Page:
New Brunswick Conflict of Interest Commissioner
Conflict of Interest Bulletins
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Issue No.2 - June 2001

To:        Members of the Legislative Assembly

From:   Hon. Stuart G. Stratton, Q.C.
             Conflict of Interest Commissioner


One of the general duties assigned to the Commissioner under the Members' Conflict of Interest Act is to promote the understanding by the Members of their obligations under the Act. In furtherance of this duty, the Act provides that the Commissioner shall prepare and disseminate to the Members written information concerning Disclosure Statements. That is the purpose of this second bulletin.

As an aside, you may be interested to learn that the first bulletin, which was sent by our office to all Members of the Legislature in May of last year, is to be published nationally, in a slightly different format, in a forth coming issue of the Canadian Parliamentary Review.

May I begin this second bulletin by reminding all Members of the New Brunswick Legislature that the public expects persons in public life to observe the highest possible standard of conduct. Members must therefore always so conduct themselves as to ensure that their private interests do not come into conflict with the performance of their public duties. To this end, the New Brunswick Legislature has enacted the Members' Conflict of Interest Act. This Act sets out acceptable standards of conduct for all elected Members and reiterates the basic principle that the Members of the Legislative Assembly must not allow their private financial interests to influence the conduct of public business.

Disclosure is one mechanism by which the public may be assured that efforts are taken to ensure that actions in the public interest are paramount and that no Member uses his or her public office to the Member's personal benefit. In furtherance of this objective, the Members' Conflict of Interest Act outlines a number of obligations on Members. Principle among them is the obligation to fully disclose their assets, liabilities and business interests to an independent Commissioner. In this respect, section 18 of the Act requires all Members of the Legislature to file an annual "Private Disclosure Statement" with the Commissioner. Subsection 18(4) dictates what must be disclosed in the Statement. To quote from the Act, a Private Disclosure Statement must contain:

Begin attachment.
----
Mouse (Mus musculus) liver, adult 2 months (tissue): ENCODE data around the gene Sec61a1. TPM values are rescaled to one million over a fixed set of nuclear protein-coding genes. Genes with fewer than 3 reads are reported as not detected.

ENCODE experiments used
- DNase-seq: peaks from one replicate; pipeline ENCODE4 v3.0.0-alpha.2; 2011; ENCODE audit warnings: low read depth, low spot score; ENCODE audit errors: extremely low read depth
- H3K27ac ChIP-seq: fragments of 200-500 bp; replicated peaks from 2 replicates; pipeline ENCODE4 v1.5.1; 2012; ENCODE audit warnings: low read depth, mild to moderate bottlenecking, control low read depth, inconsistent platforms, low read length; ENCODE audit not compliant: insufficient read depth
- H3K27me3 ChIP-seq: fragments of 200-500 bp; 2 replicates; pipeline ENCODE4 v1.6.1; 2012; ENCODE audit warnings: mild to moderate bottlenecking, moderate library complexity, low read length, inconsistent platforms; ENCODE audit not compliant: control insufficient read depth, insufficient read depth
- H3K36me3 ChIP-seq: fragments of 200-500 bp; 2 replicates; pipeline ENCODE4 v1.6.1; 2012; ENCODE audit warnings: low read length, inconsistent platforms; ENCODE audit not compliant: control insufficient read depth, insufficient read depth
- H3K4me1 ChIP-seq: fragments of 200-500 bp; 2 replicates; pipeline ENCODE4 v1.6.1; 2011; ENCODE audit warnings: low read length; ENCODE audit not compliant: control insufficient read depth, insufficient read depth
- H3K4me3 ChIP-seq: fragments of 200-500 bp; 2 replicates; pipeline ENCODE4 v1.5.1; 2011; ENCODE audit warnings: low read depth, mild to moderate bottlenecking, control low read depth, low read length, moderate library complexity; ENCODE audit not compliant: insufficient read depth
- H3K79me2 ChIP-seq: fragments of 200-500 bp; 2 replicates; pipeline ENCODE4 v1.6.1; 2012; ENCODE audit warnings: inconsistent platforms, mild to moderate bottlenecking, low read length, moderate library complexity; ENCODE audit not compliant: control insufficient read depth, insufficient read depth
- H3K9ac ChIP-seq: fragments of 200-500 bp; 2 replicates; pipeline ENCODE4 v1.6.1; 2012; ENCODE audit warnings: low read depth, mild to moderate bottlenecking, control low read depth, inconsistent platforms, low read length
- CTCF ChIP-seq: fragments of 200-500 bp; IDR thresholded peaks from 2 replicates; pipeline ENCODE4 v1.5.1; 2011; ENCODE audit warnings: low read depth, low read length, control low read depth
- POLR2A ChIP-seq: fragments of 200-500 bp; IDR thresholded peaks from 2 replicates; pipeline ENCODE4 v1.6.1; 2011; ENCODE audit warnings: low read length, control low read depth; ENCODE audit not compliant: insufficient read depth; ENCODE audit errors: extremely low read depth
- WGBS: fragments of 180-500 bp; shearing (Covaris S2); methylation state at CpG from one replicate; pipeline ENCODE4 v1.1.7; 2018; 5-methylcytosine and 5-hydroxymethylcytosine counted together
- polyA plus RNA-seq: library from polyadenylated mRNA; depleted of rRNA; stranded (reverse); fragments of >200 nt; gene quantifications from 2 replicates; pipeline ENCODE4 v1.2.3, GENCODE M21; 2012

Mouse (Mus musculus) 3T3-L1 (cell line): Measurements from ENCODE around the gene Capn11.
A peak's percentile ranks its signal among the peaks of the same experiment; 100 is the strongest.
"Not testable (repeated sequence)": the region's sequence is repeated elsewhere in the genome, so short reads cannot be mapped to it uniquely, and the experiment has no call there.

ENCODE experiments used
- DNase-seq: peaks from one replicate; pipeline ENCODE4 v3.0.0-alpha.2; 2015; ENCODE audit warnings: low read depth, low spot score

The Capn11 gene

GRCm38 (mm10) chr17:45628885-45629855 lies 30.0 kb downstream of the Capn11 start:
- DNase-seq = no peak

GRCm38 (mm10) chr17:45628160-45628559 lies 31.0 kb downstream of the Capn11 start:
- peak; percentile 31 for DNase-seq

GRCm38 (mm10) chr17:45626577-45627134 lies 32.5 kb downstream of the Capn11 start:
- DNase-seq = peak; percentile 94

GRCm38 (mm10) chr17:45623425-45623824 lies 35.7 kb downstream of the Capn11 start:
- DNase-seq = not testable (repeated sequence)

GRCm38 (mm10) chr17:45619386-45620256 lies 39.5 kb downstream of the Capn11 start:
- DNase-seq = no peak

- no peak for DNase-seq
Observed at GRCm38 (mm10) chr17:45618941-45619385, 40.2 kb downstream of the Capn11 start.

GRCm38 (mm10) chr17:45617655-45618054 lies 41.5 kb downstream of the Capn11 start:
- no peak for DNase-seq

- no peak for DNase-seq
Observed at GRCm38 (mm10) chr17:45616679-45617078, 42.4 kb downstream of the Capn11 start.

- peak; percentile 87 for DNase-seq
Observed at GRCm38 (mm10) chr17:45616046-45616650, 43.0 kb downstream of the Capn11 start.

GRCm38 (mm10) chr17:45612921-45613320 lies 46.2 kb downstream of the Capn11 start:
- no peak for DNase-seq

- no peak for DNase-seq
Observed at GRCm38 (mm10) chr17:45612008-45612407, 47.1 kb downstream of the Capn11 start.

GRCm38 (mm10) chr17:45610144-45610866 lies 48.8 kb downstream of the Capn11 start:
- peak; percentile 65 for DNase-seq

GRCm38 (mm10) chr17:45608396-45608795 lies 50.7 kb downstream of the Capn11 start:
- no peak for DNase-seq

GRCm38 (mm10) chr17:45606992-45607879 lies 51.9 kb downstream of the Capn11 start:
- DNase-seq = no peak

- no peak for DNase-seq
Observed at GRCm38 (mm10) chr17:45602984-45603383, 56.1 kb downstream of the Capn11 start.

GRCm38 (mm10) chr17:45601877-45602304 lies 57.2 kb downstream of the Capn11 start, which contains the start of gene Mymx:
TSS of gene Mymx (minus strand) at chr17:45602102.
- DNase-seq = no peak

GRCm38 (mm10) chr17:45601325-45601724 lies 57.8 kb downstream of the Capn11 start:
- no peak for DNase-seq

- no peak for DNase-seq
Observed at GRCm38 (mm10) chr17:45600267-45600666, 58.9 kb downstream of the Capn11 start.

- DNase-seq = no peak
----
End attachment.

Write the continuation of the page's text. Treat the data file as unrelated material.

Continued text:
(a) a statement of the nature of the assets, liabilities and financial and business interests of the member and, so far as is known by the member, of the member's spouse and minor children, and of private corporations controlled by the member, the member's spouse and minor children, or any of them .... .

Subsection 18(4) also requires a Member to disclose "any salary, financial assistance or other benefit the Member has received from a registered political party or a registered district association".

But not every asset owned by a Member is required to be disclosed in a Private Disclosure Statement. Some assets are exempt from disclosure. Pursuant to subsection 18(5) of the Act, these exempt items include the Member's primary residence; primary recreational property; automobiles owned or controlled by the Member, the Member's spouse or minor children; items of domestic, household or personal use or ownership, including cash, non-convertible bonds, trust and bank certificates, registered retirement savings plans which are not self-administered and any property placed in a blind trust.

It should also be noted that subsection 18(6) of the Act provides for a meeting of the Member with the Commissioner. Thus, after a Private Disclosure Statement has been filed with the Commissioner, the Act directs that "the Commissioner shall consult with the Member and the Member's spouse, if available, to ensure that adequate disclosure has been made and to provide advice on the Member's obligations under this Act."

In addition to the Public Disclosure Statement referred to above, the Member's Conflict of Interest Act requires the completion of three additional disclosure documents. The first of these pertains to gifts. In this respect, subsection 8(1) provides that a Member shall not accept a fee, gift or personal benefit that is "connected directly or indirectly with the performance of the Member's duties of office." This restriction does not apply, however, in respect of gifts or personal benefits that are received "as an incident of the protocol or social obligation that normally accompany the responsibilities of office." Where, however, these latter types of gifts or benefits exceed $250.00 in value, or the total received from any one source in any twelve month period is greater than $250.00, the Member must file a "Gift Disclosure Statement" with the Commissioner without delay indicating "the nature of the gift or personal benefit, its source and the circumstances under which it was given and accepted."

The second of the additional disclosure documents required to be filed with the Commissioner is entitled a "Private Corporation Statement". This Statement, which deals with the assets, liabilities and financial interests of private corporations, need only be filed by those Members, who alone or with the members of their family, control private corporations.

The third of the additional disclosure documents is entitled a "Statement of Material Change". Pursuant to subsection 18(7) of the Act, if there is a change in the assets, liabilities or financial or business interests of a Member, or his or her spouse or minor children, or by any private corporation controlled by any of them, which would reasonably be expected to have a significant effect on the information previously disclosed, the Member must file a Statement of Material Change with the Commissioner within thirty days of any such change.